Genesis 1.1 and Topic-fronting before a Wayyiqtol

Robert Holmstedt and John Cook

In a previous post, I (RDH) partially based my analysis of the syntax of Gen 1.1 within the larger structure of Gen 1.1-3 on the existence of examples where a wayyiqtol clause has a Topic-fronted Prepositional Phrase that is located before the wayyiqtol, such as Gen 22.4 (1).

(1) Gen 22:4 בַּיּ֣וֹם הַשְּׁלִישִׁ֗י וַיִּשָּׂ֨א אַבְרָהָ֧ם אֶת־עֵינָ֛יו וַיַּ֥רְא אֶת־הַמָּק֖וֹם מֵרָחֹֽק׃
‘On the third day, Abraham raised his eyes and saw the place from afar.’

In this post, we follow that description of Gen 1.1-3 with additional supporting data and analysis.

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Searching for Hebrew Word Order

Two different types of posts were promised and have been long in coming. The first is a series of example syntax searches to illustrate how to use the Hebrew Syntax modules in the Accordance Bible Software (see here for my introductory post on the project). The second belated post is the follow-up to my word order discussion.

I have finally begun slowly sketching the syntax searching guide, since now the search programming is sufficiently accurate to produce excellent results (I posted an initial discussion in the Accordance User’s Forum here). And although April was a wash for writing, due to a prolonged illness and grading for the end of the term, I have now begun to finish my word order article; thus, the posts from that article will appear soon.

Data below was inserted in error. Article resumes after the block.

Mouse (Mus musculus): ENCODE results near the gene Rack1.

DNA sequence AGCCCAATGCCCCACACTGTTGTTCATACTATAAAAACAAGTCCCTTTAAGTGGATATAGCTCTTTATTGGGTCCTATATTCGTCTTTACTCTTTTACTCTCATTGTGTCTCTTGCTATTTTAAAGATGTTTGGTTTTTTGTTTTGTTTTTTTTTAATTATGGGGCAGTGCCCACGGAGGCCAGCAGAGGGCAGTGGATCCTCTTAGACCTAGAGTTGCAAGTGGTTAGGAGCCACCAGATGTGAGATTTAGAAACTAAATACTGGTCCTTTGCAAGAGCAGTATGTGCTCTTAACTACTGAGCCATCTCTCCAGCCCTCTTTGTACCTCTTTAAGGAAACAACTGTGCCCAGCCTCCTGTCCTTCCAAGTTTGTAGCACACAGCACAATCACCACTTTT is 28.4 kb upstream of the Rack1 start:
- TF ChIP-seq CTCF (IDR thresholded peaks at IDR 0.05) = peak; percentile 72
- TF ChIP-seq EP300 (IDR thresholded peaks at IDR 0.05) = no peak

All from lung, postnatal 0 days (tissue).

But, in the meantime, I thought I’d illustrate how sometimes even I’m surprised by the ease of use of our syntax database.

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Ancient Hebrew Syntax: Making a Searchable Database

(For a PDF of this post, see here.)

At the 2010 Society of Biblical Literature meeting in Atlanta, there was a special informational session devoted to discussing the new syntactic databases available in the Accordance Bible software. As the primary architect of the syntactic tagging scheme, I gave a paper outlining the issues of principles that I, my collaborator Prof. Martin Abegg (Trinity Western), and the chief programmer Roy Brown (OakTree Software) had to sort out.

(The other three presenters were Prof. John Cook (Asbury Theological Seminary), on the verbal valency issues we faced in the project and how we sort them out, Dr. Brown on the types of syntactic searches that users of Accordance can now perform, and Prof. Abegg on the type of issues in Qumran Hebrew our database can help to solve—and yes, the overall project includes all ancient Hebrew, from epigraphic through Qumran).

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